There are curious giraffes, one calf with a bloody bite on its bottom, skittish zebras and solid little warthogs. They’re shy, raising their tails and scampering off as we drive past. One afternoon, a herd of elephants crosses in front of us. It’s like being in Jurassic Park, but to the sound of snapping branches rather than John Williams.
No game drive goes by without a gourmet snack. Breakfast is served in the bush one day — we arrive to find Marco frying ostrich sausages over a firepit, a table laid with a white cloth and a selection that would make a five-star buffet look mean. There’s seeded muesli, gooey chocolate biscuits, pastries, fruit and a full fry-up. After all that, I could do with lounging about like that lion.
There are plenty of flop spots back at camp. My vast lodge has a living room, a wide balcony with a sky bed (they’ll make it up for you to sleep outside, beneath mosquito nets), a deck with a plunge pool, a sunken bath and floor-to-ceiling windows overlooking the bush. The interiors are by the Cape Town-based designer Sarah Ord, known for her flair with vibrant colours.
It’s impossible to read a book or nod off because there are kudus trotting down to the riverbank for a drink, zebras emerging through the trees — and is that a flap of elephant ear in the distance? I found it quite tricky to open the balcony door: it’s on an automated system controlled from an iPad, as are the lights. Given that we spend so much time at our screens, I’m not sure that’s what most people want in the bush.
By the restaurant — on the terrace and indoors for cooler nights — there’s a bar and lounge area painted an earthy pink, with chunky knitted throws under which you can sit and listen to the wind whooshing through the canyon, giving a sense of its emptiness. Apparently the electrical storms are dramatic, thanks to the iron in the rock. There’s no lightning when I stay, but a startling orange moon and a blaze of stars — you can easily see the Milky Way.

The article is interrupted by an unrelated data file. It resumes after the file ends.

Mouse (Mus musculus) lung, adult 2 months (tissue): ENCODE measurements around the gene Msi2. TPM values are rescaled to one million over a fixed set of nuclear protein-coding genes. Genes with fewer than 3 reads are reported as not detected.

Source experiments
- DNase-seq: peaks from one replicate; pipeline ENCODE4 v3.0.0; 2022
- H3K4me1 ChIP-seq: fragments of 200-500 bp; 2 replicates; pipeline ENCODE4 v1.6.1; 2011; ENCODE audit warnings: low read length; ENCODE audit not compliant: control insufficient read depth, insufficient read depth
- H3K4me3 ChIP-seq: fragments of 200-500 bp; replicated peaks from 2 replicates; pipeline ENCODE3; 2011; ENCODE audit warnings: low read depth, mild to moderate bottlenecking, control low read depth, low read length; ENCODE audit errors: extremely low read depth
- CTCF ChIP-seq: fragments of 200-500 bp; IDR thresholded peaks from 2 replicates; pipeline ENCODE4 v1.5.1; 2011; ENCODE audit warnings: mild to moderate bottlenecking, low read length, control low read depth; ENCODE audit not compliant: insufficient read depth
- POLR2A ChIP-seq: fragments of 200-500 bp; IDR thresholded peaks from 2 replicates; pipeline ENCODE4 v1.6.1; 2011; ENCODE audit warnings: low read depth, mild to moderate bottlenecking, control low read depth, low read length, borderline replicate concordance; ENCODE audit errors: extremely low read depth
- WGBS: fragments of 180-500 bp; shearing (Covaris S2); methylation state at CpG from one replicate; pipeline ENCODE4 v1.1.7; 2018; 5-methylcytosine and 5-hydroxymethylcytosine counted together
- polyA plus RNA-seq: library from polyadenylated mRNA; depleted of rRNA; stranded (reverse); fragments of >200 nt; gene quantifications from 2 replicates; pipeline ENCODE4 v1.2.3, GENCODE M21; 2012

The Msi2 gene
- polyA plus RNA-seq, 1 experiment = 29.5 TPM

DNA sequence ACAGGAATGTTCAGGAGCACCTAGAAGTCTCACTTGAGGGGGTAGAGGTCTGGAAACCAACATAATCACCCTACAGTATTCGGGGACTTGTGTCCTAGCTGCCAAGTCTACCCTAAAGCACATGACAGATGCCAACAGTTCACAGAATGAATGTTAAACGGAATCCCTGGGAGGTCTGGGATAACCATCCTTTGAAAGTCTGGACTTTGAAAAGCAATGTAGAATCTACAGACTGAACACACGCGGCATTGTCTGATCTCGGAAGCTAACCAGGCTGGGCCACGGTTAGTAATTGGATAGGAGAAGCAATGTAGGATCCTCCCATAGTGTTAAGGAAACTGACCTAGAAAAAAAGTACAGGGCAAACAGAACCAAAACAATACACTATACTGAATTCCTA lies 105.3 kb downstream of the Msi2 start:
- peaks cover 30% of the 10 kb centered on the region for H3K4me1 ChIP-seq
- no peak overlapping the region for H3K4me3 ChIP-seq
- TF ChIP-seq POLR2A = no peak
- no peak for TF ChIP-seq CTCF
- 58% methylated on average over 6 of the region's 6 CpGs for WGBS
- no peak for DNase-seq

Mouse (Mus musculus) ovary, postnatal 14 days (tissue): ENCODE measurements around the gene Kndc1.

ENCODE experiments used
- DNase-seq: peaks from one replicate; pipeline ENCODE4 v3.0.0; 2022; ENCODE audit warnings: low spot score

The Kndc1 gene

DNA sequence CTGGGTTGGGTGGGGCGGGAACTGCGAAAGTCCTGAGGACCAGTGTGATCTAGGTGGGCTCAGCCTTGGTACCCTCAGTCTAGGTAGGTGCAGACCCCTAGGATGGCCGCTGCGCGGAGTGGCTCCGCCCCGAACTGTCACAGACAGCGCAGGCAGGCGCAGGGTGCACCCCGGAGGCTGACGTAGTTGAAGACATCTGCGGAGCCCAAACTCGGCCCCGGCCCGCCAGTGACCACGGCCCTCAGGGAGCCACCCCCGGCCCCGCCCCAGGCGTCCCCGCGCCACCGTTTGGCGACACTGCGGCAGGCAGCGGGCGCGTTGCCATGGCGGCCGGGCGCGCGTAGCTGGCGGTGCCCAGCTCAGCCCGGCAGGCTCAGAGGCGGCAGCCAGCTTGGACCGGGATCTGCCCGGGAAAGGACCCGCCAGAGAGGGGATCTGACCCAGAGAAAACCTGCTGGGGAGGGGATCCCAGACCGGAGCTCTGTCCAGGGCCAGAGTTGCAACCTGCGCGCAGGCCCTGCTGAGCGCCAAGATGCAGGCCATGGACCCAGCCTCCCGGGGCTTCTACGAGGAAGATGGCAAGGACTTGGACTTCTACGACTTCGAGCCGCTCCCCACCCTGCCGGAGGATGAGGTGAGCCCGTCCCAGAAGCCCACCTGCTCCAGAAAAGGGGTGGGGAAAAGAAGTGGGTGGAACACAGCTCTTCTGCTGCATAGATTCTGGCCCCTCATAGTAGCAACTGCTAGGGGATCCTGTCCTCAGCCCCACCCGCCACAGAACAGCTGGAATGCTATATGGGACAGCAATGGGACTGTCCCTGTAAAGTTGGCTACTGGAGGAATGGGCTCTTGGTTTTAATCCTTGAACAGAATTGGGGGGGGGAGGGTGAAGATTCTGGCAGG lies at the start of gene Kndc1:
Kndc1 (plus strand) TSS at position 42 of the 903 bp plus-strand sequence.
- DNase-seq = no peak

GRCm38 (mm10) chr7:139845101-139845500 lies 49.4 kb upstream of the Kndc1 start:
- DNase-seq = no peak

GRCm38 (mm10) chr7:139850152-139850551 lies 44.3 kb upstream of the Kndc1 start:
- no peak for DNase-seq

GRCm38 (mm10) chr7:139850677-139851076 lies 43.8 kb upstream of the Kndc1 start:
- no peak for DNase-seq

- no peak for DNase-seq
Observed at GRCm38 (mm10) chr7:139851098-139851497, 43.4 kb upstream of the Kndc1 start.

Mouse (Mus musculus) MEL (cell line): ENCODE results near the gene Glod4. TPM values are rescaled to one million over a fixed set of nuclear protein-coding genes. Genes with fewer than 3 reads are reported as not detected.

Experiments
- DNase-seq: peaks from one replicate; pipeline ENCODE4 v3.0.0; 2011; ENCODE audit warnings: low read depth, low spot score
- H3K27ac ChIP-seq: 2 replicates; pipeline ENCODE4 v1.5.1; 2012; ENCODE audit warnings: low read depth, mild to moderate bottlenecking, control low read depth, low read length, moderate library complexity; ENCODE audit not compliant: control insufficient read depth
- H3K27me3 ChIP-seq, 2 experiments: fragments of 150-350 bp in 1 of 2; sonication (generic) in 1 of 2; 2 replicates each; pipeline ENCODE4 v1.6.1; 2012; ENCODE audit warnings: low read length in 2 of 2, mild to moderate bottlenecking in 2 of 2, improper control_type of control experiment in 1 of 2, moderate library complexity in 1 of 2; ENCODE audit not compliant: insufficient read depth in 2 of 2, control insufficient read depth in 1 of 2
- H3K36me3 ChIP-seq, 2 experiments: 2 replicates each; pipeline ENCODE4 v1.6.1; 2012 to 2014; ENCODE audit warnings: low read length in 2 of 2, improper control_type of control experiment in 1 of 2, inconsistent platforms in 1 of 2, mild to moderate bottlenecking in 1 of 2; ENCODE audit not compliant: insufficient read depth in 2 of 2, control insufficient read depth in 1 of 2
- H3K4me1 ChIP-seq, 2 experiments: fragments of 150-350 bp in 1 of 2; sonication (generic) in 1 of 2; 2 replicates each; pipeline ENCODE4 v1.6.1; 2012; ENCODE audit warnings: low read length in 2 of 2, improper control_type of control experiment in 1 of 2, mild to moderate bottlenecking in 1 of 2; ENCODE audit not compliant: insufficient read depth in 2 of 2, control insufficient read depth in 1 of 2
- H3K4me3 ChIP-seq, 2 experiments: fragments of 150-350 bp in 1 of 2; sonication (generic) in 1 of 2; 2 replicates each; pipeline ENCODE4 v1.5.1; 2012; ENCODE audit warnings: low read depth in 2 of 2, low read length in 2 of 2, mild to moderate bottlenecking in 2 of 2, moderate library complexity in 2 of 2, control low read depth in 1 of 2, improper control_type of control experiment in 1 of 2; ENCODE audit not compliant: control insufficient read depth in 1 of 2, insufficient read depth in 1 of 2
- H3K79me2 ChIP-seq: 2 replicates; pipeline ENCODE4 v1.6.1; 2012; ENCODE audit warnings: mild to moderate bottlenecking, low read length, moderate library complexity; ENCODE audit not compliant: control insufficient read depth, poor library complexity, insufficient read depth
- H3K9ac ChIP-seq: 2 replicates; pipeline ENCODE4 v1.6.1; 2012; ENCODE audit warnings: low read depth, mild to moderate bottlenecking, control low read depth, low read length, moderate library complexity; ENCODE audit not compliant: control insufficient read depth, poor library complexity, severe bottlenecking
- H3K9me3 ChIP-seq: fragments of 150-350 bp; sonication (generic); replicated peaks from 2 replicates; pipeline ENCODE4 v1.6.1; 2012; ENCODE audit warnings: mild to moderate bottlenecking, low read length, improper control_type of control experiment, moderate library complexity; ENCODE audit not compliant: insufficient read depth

On our evening drives, which start at about 3pm, we learn about poisonous tree sap, lion ants and termite hills from Emmarentia, whose eyesight is so sharp that she spots a discarded porcupine quill. We go to see the San people’s paintings, which feature elegant reddish-brown deer and men with unlikely-looking appendages. They’ve not been dated, and could be anything from 100 to 1,000 years old, I am told, but they’re proof that some things never change. There’s a trip along Kubu Dam, where we see more hippos, their ears popping up on the surface, and a prone crocodile on the bank, which leaps alarmingly into action with a splash. Each day is rounded off by sundowners with Marco’s imaginative nibbles.
The animals are the main event, though apparently some people have booked just to enjoy the lodge’s wine cellar, and there will be yoga classes on a raised platform, as well as a gym. But, for me, this isn’t the place to work up a sweat. It’s a place to sit, stare and wonder.
Walk on the Wild Side
Wander with the animals through Klaserie Private Nature Reserve, in the Greater Kruger National Park. You won’t get as close to a lion as you might by vehicle (although there are evening game drives for that eyeballing thrill), but you will work up an appetite for the breakfasts served at camp. The reserve isn’t fenced, so wildlife is free to roam. You aren’t. Apparently, a couple of ferocious honey badgers are frequent visitors. The rooms are rustic thatched chalets and there’s a treehouse for Swiss Family Robinson romantics. Supper is a braai — a true taste of South Africa. Prices start at £175pp a night, full-board (africaonfoot.com). Fly to Cape Town or Johannesburg with British Airways or Virgin, then on to Eastgate airport.
Rhino Ridge overlooks a watering hole surrounded by bush in the Hluhluwe Game Reserve. You’ll have the chance to spot zebras, giraffes, wildebeest, waterbucks and the densest population of white rhinos in the world. Back at base, watch wildlife go by from the spa, 36ft infinity pool or sundeck. Three nights in a Safari Room (private deck, shower with a view) cost £470pp from May to July 2020, including full-board accommodation, two daily game drives, sundowners and park fees. The reserve is a three-hour drive from Durban airport or seven hours from Johannesburg (Cedarberg-travel.com).